Uncertainty builds in European aluminium market with concerns over possible restricted Russian supply
The European aluminium market is preparing for further volatility with uncertainty building over the future availability of Russian aluminium supply, market participants told Fastmarkets on Thursday, October 13
Concerns over the possibility of fresh trading sanctions rose on October 12, on news reports that the United States was considering a ban on Russian aluminium.
A possible ban was one of three options being considered by the White House, reports said, with the others being an increase in tariffs or sanctioning Russian aluminium producer Rusal directly.
“It just adds to the uncertainty that was already [there],” one market participant said. “There is no clarity about what is going to happen, and that can make the market nervous. There are a lot of headlines but not a lot of facts.”
Wednesday’s news came after the London Metal Exchange announced on October 6 that it had launched a discussion paper asking for market feedback on the acceptability of Russian metal brands on the exchange.
“While it remains uncertain whether the US will move forward with sanctions to target Russian aluminium, we would expect the effect (if sanctions are implemented) to be short-lived for LME prices, given that the US could find alternative trading partners to fill the gap, such as China,” Natalie Scott-Gray, senior metals analyst at StoneX, said on Thursday.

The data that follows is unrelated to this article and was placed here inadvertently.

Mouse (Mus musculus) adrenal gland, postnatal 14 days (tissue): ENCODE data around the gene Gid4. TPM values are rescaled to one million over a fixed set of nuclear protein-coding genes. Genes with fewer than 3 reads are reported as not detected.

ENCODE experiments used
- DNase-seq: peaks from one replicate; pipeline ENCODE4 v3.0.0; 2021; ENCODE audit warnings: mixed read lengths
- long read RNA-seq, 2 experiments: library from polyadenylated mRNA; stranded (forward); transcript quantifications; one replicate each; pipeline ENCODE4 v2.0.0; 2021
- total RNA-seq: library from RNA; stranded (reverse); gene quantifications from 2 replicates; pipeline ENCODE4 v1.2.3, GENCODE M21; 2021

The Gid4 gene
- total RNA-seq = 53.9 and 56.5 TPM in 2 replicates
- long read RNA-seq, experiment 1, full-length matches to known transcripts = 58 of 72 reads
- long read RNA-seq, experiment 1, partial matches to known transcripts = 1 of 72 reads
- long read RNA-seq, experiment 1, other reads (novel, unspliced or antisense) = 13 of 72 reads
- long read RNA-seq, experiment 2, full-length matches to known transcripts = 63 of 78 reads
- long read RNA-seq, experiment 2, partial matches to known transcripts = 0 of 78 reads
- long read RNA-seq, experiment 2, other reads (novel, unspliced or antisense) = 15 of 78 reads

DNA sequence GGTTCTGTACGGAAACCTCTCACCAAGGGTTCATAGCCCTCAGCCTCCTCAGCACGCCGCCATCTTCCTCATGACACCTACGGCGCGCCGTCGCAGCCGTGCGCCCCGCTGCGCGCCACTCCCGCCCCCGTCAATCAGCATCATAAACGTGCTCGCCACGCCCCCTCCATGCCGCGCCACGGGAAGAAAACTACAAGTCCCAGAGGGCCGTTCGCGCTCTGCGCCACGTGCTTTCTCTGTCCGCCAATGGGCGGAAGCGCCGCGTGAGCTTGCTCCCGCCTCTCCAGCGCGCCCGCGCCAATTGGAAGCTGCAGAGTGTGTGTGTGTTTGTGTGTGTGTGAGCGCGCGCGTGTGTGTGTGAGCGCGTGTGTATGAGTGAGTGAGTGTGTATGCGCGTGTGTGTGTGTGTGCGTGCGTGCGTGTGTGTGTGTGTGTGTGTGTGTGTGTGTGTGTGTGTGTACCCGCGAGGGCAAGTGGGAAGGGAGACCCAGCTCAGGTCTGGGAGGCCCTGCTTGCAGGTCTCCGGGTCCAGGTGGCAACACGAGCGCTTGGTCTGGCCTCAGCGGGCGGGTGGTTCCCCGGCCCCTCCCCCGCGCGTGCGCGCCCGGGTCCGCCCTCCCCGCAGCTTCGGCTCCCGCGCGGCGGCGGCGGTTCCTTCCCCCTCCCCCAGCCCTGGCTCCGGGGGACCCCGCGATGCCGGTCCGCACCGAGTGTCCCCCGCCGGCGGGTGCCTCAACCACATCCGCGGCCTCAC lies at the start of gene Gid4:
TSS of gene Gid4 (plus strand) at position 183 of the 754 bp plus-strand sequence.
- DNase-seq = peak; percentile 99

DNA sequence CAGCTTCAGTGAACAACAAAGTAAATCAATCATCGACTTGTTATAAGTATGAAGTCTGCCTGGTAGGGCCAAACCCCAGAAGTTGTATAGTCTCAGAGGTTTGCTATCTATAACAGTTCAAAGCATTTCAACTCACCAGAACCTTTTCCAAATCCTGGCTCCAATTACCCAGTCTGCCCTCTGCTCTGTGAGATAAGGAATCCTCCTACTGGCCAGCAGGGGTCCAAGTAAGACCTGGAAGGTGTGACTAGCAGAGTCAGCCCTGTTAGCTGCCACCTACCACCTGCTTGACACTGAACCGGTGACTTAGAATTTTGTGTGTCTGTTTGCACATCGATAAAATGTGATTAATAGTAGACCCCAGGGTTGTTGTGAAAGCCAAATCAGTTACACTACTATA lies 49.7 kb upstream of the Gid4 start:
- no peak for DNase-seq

More problems will be created, she added, “if the LME (or Europe) follow suit, given not only Europe’s much higher reliance on Russian aluminium than that of the US (13% versus 6%), but more limited alternative supply sources.”
The European aluminium market has seen a number of smelter output cuts over the past year, due to high energy prices. Market participants said that this drop in production made the region a net importer, and any ban on the use of Russian aluminium could escalate the situation.
“It makes no sense now to be selling below the current levels, because we don’t know what could happen next,” one European trader said.
“Not only is European production significantly lower, but traders are also running leaner books,” a second trader added.